FSA launches raw milk consultation
Posted: 30 January 2014 | Food Standards Agency | No comments yet
The Food Standards Agency has published proposals that would continue to allow farmers to sell unpasteurised, or raw, milk to consumers from their farms or at farmers’ markets…
The Food Standards Agency (FSA) has today published proposals that would continue to allow farmers to sell unpasteurised, or raw, milk to consumers from their farms or at farmers’ markets.
The FSA has reviewed the current controls to make sure they are clear, consistent and control the public health risks associated with raw milk, particularly for emerging sales routes such as the internet and vending machines. The review covered England, Wales, and Northern Ireland. Sale of raw milk is banned in Scotland.
In a consultation document published today by the FSA, a number of options are considered.These range from removing restrictions on sales through to introducing a requirement for all milk to be pasteurised prior to sale.
We want your views about our proposed approach
Our preferred approach therefore seeks to strike the right balance between allowing consumer choice and protecting public health.
The FSA’s current preferred approach would be to retain the existing restriction on sales and add some clarity to the rules. This would allow raw milk and cream to be sold directly by farmers to consumers, as set out in the current regulations.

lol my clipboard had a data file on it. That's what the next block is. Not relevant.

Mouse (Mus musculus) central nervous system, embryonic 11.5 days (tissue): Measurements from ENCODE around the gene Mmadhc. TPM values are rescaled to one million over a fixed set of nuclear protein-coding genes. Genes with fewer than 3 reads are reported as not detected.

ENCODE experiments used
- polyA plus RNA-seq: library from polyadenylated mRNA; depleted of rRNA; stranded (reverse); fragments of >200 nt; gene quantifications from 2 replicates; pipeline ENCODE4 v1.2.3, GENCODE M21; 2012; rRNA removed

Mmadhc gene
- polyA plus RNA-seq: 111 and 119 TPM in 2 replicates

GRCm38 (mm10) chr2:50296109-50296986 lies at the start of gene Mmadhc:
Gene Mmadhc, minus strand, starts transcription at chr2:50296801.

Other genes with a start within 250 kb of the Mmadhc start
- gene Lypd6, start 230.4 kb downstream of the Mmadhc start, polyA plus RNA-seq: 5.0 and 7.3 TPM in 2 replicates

In addition, the FSA would provide guidance to clarify the rules around the other sales routes, regularise the labelling requirements and work with producers to harmonise controls for raw milk from species other than cows. Farmers would be able to sell raw milk directly to consumers via the internet and vending machines placed at the farm or farm shops. Wider retail sales would remain prohibited.
The FSA would like to hear from a broad range of stakeholders about its current preferred approach, and the other options set out in the consultation document. The FSA Board will reach a final decision after the consultation, and wider engagement activity, have concluded.
Steve Wearne, Head of Policy at the FSA, said: ‘The FSA’s view remains that pasteurisation is the best way to address the risk from raw milk because this will destroy any germs that might cause illness. However, we acknowledge there is a market for raw milk and strong support for consumers to be allowed to make informed choices. Our preferred approach therefore seeks to strike the right balance between allowing consumer choice and protecting public health.
‘The new routes of sale that have emerged over the last few years have tested the interpretations of the current regulations and where it is acceptable to sell raw milk. We do not believe the regulations need changing, but businesses and those who enforce the rules need greater clarity on what is acceptable. The guidance we are proposing will deliver that.
‘These proposals are the culmination of extensive data gathering and analysis. We have already had valuable contributions from a range of stakeholders, including raw milk producers and consumers, and we know it is a subject that many are passionate about. We are keen to hear what people think of our proposals.’
As part of the consultation process on the raw milk regulations the FSA will be holding a public meeting where people and organisations with an interest in the raw milk debate will be invited to discuss their views. Further details of the event will be available shortly.
The proposals are subject to a full public consultation and the FSA is asking for responses by 30 April 2014.